Zone Laser Tag News

Are you leaving money on the Table? Part 1

Jun 8, 2018 10:42:00 AM / by Erik Guthrie posted in Magazines, Knowledge Hub, Erik Guthrie Articles, Zone News

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I travel extensively and just got back from a tour of 26 locations in four days, most of them bowling centers, but also some theaters and standalone laser tag centers. What’s interesting from these visits is that the standalone laser tag operators always do better than those running multiple attractions. The question is why? What is it about the standalone operators? I think it’s because, for them, laser tag is their bread and butter. 

They need to wake up every day and say, “What can we do to make laser tag better today?” For FEC operators, there are a lot of things conflicting and demanding their attention, so from their point of view, as long as the laser equipment works and they can run games on time, that’s good enough. But it’s not. They’re leaving money on the table. Here are some things FEC –– and standalone laser tag –– operators can and should do to get more out of their systems. 

The Golden Opportunity of Briefing One thing I’ve noticed is a lack of energy from the staff members. In laser tag today, it’s too easy for the employee to enter the briefing room and simply push a button to start the video. There’s no real need for that employee to be personable. I think all FEC operators with laser tag are missing a golden marketing opportunity –– a chance to create a memorable experience ––right off the bat in the briefing room. Operators can make more money in this one area alone just by having staff members who have a strong, dynamic personality or at minimum, a sincere, caring attitude.

 Honestly, your employees really don’t even need to be that outgoing. They just need to engage with your customers, saying things like, “Oh, be sure to come back on All You Can Play Night” or to let them know about the late-night adult laser tag special or deals for church groups. Don’t miss the chance to connect, upsell or cross-sell during that briefing room experience.

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Laser Tag is Dead, Long Live Laser Tag

Jun 1, 2018 10:25:00 AM / by Erik Guthrie posted in Magazines, Knowledge Hub, Erik Guthrie Articles, Zone News

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What sets high-earning laser tags apart from all the others and why are some bowling centers doing $800,000 or $1 million in laser tag sales while others are only doing $150,000? After 35 years, it’s clear that the laser tag industry has hit a maturation stage. It’s become synonymous with FECs. There are a variety of arenabuilding/theming companies, as well as a good number of laser tag manufacturers. In fact, at the European Amusement Show last year in Amsterdam, I personally visited at least a dozen laser tag equipment makers; at IAAPA last November, there were at least 10, both indoor and outdoor.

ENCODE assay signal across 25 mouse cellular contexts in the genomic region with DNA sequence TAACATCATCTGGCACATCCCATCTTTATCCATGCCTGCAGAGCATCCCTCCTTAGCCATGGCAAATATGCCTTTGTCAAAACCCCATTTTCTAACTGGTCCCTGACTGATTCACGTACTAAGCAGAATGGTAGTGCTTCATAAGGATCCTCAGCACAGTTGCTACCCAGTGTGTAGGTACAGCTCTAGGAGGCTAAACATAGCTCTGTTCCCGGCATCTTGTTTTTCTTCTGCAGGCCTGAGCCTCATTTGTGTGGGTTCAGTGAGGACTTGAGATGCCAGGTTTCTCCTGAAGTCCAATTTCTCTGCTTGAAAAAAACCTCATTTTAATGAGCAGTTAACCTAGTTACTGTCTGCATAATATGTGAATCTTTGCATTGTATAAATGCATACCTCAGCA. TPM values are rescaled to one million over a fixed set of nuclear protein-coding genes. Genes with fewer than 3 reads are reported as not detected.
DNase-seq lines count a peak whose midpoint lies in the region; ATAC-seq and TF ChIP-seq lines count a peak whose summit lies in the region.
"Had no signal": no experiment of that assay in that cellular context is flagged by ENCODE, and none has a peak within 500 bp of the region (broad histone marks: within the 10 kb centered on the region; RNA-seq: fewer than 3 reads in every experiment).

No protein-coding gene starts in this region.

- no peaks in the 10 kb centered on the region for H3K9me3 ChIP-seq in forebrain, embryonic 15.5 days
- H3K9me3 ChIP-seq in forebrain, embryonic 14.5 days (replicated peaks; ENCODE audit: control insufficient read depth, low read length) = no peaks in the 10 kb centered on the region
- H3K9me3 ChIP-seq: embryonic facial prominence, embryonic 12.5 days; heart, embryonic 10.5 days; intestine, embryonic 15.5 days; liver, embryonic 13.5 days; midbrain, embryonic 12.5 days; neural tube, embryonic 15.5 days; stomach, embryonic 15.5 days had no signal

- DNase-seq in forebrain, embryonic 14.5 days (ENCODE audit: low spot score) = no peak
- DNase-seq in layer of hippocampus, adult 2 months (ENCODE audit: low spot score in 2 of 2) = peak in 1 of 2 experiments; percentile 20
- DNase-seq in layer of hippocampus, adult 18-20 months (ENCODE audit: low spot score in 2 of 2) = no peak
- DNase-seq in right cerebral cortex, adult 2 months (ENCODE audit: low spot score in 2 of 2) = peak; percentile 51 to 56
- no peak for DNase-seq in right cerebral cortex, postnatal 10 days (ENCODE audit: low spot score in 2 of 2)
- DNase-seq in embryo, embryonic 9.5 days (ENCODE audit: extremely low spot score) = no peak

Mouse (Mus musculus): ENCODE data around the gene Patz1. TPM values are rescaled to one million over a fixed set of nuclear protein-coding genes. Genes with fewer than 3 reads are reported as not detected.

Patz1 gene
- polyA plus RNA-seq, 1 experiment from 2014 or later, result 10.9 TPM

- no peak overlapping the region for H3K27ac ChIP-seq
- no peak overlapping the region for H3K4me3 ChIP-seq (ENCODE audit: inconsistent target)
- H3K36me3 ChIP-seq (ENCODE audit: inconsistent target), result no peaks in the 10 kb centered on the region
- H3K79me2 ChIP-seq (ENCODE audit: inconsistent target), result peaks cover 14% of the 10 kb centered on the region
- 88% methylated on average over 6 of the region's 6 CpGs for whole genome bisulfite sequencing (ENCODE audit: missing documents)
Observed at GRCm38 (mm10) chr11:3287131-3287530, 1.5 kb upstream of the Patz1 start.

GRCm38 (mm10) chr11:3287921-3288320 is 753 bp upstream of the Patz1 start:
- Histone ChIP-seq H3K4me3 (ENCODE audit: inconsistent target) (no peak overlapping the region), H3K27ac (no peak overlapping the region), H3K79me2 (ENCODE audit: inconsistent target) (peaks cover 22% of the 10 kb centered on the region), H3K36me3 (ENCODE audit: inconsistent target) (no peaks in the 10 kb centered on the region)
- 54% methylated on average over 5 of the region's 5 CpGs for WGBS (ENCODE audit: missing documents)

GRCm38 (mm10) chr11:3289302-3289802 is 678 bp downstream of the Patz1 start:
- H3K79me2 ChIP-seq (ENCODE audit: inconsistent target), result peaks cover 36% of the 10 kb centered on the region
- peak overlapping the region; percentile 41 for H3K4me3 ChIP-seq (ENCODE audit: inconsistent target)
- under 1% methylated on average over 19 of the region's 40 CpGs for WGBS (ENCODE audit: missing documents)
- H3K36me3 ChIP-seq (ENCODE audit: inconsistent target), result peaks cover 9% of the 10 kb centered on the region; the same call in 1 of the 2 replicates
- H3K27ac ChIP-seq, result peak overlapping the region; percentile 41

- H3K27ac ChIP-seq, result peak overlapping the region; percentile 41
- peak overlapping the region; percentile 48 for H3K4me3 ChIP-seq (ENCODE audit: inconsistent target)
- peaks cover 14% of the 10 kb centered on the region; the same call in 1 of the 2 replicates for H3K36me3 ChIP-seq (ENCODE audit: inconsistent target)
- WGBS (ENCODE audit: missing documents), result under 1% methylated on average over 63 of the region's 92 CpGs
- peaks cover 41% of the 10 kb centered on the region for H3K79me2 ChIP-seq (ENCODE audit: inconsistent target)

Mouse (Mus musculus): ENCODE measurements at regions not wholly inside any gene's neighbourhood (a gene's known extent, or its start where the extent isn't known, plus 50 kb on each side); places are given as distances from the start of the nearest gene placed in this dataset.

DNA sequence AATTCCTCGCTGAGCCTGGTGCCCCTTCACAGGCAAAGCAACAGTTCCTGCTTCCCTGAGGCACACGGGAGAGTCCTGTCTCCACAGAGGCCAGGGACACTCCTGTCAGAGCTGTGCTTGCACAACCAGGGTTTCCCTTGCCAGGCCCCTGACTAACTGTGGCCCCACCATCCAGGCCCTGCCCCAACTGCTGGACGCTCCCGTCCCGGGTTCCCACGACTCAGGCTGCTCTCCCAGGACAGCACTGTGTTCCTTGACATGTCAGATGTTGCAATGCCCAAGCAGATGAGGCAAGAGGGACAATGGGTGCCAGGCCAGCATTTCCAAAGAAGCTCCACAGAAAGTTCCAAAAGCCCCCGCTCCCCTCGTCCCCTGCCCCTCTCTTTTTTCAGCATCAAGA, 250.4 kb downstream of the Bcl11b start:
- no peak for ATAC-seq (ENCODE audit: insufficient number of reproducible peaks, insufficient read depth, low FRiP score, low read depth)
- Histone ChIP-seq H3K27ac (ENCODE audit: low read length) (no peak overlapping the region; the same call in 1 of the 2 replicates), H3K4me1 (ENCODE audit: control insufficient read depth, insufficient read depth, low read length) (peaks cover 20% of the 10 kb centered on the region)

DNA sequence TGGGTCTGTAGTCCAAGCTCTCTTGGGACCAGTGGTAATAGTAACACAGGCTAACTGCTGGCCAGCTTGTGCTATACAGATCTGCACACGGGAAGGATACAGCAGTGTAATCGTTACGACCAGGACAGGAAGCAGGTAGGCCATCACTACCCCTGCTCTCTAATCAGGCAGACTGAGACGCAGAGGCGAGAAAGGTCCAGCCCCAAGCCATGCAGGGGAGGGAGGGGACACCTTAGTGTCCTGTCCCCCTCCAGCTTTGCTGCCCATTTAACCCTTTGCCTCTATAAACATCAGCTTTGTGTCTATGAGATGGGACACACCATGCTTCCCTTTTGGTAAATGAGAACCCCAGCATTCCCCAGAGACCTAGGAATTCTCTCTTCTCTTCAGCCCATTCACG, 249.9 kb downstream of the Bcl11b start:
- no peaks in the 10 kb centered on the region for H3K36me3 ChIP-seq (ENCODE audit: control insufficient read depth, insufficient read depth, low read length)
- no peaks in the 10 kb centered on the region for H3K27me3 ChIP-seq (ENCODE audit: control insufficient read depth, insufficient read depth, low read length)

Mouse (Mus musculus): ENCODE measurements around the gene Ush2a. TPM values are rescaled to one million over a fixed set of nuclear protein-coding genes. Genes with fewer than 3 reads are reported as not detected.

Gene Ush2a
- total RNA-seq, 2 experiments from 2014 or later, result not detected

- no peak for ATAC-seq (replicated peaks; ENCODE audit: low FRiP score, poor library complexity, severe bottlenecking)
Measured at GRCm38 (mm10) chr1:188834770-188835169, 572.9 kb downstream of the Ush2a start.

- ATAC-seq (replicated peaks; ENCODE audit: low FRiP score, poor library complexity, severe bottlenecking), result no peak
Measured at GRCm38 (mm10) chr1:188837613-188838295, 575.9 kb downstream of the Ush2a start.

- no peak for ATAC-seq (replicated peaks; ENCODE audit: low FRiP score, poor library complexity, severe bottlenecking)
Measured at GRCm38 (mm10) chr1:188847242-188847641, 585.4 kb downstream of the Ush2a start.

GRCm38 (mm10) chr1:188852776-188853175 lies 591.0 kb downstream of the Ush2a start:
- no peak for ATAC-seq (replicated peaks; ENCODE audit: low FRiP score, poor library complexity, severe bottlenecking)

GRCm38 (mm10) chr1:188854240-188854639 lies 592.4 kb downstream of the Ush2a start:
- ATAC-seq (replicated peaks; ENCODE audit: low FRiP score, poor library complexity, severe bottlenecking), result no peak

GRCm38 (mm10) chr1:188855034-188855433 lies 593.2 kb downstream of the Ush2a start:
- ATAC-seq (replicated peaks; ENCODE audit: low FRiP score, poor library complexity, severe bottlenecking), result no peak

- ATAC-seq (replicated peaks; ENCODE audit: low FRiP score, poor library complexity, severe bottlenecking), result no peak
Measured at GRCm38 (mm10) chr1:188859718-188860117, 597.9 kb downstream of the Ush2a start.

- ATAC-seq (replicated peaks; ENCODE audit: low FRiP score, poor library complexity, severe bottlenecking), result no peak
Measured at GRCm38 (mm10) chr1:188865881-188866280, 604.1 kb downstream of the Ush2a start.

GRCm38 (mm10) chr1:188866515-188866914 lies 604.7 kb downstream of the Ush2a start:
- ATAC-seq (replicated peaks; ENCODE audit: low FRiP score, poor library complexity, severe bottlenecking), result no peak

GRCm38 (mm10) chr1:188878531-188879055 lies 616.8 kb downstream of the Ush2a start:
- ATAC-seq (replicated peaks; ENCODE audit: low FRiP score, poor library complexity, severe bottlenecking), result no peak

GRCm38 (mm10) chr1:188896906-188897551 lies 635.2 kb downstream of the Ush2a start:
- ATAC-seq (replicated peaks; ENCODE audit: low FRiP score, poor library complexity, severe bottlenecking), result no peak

Competition We’re definitely in a mature, crowded market. In most cities now, you’re going to have a bowling center that’s adding laser tag competing with a trampoline facility two miles away that’s going to add it and two or three miles away from that, will be a roller skating rink that’s putting in laser tag as well. I’m really not exaggerating.

When I attended the Houston, Texas, Foundations Education University in October, I spent another three days visiting 26 laser tag locations. In Katy, Texas, there are four within six miles of each other The number of locations that are out there are pretty shocking as far as I’m concerned. Here on the north side of Indianapolis, we’ve got Laser Flash and then, less than two or three miles from that, you’ve got Woodland Bowl. Less than a mile and a half from that you have Main Event. Less than a mile and a half from that, you have X-Site, and probably two miles away from that you have Bowl Three-Two-Fun! That’s five on the north side of Indianapolis alone.

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VR vs. Laser Tag

Nov 1, 2017 12:12:23 PM / by Erik Guthrie posted in Magazines, Knowledge Hub, Erik Guthrie Articles, Zone News

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There’s a lot of buzz in the industry today about VR and what it offers, where the future might be and, among some, whether VR could unseat laser tag in popularity. VR is really cool and exciting, but I will flat out state that VR will not replace laser tag. It’s just not going to happen that way, certainly not within the next 7-10 years. Before you dismiss what I’m saying, let me prove my point by talking about the money involved, the type of play and other factors (such as augmented reality) that affect the profit reality in today’s amusement business. For those who don’t know us that well, 

 

Zone is relatively different from most laser tag manufacturers in that we own multiple locations. I personally operate a laser tag arena, too. So we’re nose-to-the-grindstone kind of folks because we’re making money day-byday on customers coming in and enjoying a great laser tag experience. We want to pay attention to anything that’s a threat to that business model. Our interest in the future is multiplied two or threefold because we manufacture equipment. We must pay attention to anything that affects that side of the business…which leads us to VR.

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